The traces of the church life in this parish have become lost in the mists of time, but the customs and some mentions on the church rotive stand as testimony. A most precious piece of information is the one according to which, in 1650, the believers in Turcheş asked for Braşov Magistrate’s permission to repair the wooden church. In 1781, when the orthodox in Romania are given the permission to build stone churches, the Romanians in Turcheş requested the permission to erect a masonry church because “in 1779, they had a wooden church, which had been built more than 200 years before and had become a ruin”. Their request was approved and in 1781 - a year written above the nave entrance door - they started building the current stone church.

“The Assumption of Mother Mary” Church was built between 1781 and 1783, being made of stone and cross-shaped, with a length of 26.31m and a width of 14.55m. In 1821, the works for the erection of the large 47m-high belfry were started, underneath which there is the churchyard entrance and which monumentally closes the sturdy brick wall fencing the cemetery.

Despite the hard times, the Church was adorned with beautiful fresco paintings, both inside and outside, similar to the one encountered in Moldavian monasteries, done by “a skillful artist’s hand, whose name still is unknown”. In 1877, the painting was covered with a lime layer, which was renewed in time, ignoring the value of the paintings thus hidden. The painting was only discovered in 1939, the work being carried out under the coordination of painter Ioan Mihail, an expert of the Commission for Historical Monuments, on the expense of brothers Bucur and Nicolae Bunescu.

The church was adorned with valuable religious items ever since the beginning: large bell (1837, 1,200kg), vexilla, Holy Corporal received from Saint Andrei Şaguna, Holy Epitaph painted in 1815, silver tabernacle (1717), large cross (1881), old table cross, seven silver candlesticks, chalices (1796, 1838, 1840), silver votive lights (1770/71), three old brass candelabra (1787), Bible silver cover (1822), silver unction and anointing oil bowls (1822), old silver incensory and two old disks, also made of silver. All these are supplemented by a baroque tetrapod, with a canopy supported by four columns and by the iconostasis, the true value hosted by this church (1812-1815). The church also accommodates an important collection of old and extremely valuable icons.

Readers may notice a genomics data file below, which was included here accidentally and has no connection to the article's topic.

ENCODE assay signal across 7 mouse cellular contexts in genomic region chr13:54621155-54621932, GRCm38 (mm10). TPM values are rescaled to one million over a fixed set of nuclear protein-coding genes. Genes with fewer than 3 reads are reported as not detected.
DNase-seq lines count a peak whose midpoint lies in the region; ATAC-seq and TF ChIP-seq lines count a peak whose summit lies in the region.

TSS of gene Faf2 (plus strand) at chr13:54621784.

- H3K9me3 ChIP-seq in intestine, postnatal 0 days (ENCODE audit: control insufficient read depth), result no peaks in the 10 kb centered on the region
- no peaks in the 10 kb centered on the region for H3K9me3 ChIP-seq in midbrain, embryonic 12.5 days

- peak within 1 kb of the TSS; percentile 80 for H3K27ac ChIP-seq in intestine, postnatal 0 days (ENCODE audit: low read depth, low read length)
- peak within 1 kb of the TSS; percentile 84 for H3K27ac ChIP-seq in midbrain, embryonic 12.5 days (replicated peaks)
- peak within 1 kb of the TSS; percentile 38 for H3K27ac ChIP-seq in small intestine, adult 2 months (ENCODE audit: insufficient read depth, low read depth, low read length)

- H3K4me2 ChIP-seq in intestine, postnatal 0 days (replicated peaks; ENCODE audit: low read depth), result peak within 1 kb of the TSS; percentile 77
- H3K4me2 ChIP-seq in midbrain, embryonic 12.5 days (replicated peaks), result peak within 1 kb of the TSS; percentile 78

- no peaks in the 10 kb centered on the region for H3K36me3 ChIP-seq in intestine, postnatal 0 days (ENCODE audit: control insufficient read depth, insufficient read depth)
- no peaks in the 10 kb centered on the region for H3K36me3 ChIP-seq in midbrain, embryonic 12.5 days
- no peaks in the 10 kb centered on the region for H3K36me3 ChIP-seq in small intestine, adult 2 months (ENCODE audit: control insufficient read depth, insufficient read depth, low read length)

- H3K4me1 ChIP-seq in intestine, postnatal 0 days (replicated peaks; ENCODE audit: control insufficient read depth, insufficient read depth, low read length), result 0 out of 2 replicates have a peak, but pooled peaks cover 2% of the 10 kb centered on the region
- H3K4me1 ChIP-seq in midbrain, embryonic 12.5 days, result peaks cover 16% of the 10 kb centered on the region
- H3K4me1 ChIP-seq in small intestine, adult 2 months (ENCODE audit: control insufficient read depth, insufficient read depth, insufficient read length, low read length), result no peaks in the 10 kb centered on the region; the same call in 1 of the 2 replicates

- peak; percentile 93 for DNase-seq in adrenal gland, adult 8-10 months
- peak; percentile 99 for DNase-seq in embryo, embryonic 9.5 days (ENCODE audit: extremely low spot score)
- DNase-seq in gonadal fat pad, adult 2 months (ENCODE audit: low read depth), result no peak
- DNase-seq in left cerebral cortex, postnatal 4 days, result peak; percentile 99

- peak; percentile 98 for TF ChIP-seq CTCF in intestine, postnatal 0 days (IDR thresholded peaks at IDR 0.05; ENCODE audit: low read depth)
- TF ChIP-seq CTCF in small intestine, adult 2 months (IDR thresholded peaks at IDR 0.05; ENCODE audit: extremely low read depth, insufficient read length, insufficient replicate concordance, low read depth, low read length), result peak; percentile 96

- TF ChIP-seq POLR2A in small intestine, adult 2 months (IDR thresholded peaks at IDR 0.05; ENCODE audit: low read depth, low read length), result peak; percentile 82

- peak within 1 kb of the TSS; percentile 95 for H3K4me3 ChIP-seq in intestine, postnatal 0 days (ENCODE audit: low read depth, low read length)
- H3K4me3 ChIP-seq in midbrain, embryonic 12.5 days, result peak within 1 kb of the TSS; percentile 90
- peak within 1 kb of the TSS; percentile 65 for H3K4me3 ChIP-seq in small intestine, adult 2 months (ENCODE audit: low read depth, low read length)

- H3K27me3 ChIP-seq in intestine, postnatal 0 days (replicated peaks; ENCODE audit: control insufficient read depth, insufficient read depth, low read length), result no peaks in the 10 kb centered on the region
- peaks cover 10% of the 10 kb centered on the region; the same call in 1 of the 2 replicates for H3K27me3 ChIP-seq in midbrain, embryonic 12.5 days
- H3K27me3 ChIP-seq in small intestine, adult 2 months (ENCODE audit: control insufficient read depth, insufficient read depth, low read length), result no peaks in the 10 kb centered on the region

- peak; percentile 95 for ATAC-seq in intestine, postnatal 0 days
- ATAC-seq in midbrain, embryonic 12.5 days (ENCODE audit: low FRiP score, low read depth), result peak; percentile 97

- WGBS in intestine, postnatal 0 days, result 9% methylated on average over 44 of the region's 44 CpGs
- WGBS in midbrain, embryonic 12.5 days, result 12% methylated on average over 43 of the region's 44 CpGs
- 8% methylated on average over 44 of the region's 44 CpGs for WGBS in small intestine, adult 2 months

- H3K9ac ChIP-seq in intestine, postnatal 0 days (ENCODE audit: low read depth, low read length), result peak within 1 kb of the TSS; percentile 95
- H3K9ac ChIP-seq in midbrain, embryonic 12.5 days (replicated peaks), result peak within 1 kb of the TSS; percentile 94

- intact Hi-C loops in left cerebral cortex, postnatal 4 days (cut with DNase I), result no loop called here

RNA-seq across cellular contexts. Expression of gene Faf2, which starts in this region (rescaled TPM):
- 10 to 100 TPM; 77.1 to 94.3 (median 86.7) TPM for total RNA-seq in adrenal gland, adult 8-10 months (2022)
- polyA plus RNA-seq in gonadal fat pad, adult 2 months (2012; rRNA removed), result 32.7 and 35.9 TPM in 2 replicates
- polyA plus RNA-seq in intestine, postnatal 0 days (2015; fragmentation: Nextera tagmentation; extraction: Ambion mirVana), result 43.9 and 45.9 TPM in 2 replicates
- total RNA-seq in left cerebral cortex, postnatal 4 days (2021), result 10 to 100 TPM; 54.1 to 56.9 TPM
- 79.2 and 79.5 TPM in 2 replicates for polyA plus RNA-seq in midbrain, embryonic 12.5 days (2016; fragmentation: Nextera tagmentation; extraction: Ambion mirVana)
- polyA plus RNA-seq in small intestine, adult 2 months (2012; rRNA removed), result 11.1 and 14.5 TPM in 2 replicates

The church also has a collection of old books for which there is no updated inventory, since many of them have been transferred along the years.

The Holy Altar hosts the long list of the church’s founders starting 1781, written in the golden book of the church and in the wooden book-opening diptych. The circumstances under which the church was built are described in the foundation rotive, preserved up to our days. The cross located on the site of the former wooden church altar bears a Cyrillic inscription.

The names of certain priests in Săcele are recorded for the first time in the old books and manuscripts preserved at Saint Nicholas Church in Şchei. According to these documents, the first recorded priests in Turcheş were Father Petcu and Father Dumitru, before 1671, when another priest, Father Staicu, was brought from Turcheş to officiate at the Church in Şchei. Then follows a list of good officiant priests: priest Siicu (1672-1682); priest Vasile Grid (din 1686); priest Petru (1699 who participated in the investigations in Sânpetru); priest Radu Tempea (1697-1698); priest Matei Tempea (1728-1739); priest Stan Brenci (starting 1947); archpriest Constantin Stan (1755-1793), priest Constantin Brenci Popovici; priest Vasile Grecu (1796-1810); priest Oprea Odor (starting 1810) - he opened the dinasty of Odoreşti Priests in Tucheş, who officiated until 1862; priests Ioan Pascu (1862-1910) and Nicolae Soiu (1862-1916); priest Ioan I. Pascu (1907-1916 and 1919-1929) priest Daniel Purcăroiu (1930-1976); priest Nicolae Plămădeală (1978-1981); priest Eugen Emil Beleuţă (1981-2014); priest Obancea Dan Nicolae starting July 2014 and up to the present date.

The cantors who sang in the choir of this church belong to the series of teachers and cantors who contributed in the spreading of the culture amongst people. They were: Toma Brenci (first recorded in 1851), Radu Odor, Iosif Oncioiu, Petru Debu, Ioan Odor, Ioan I. Pascu, Nicolae Odor, Vasile Bărbat, Matei Stroescu, starting 1938 Aurel Raţiu, and currently Marius Vrânceanu.

The first archpriest recorded is Ioan Sasul, in 1782, followed by archpriests Ioan Sulică, Gheorhe Căciulă and Ioan Banciu, Radu Marin Odor, Anastase Bârsan, Iosif Oncioiu, Ioan Perţache, Ioan Căciulă, Ioan I. Pascu, Radu Moroianu, and at the end of the 19th century, we mention the figure of archpriest Constantin Perţache. All these archpriests also were benefactors of the church.

The parish cemetery is located in the yard surrounding the church. It is almost circular in shape and has a surface area of 3000m2, being fenced with a beautiful brick wall, resting on the carved stone foundation. As of 1994, the church received an additional cemetery location, with a surface area of 5000m2.

A school operated adjacent “The Assumption” Church between 1821 and 1873, in the two rooms located on the sides of the belfry. Starting 1874, it operated as a confessional school in the new school building, until 1920, when it became a public school. In 1922, the reading hall was established adjacent to the church, attended by the most illustrious and talented youngsters in Săcele. In 1898, Nicolae Jugănaru Foundation was established, attached to the church.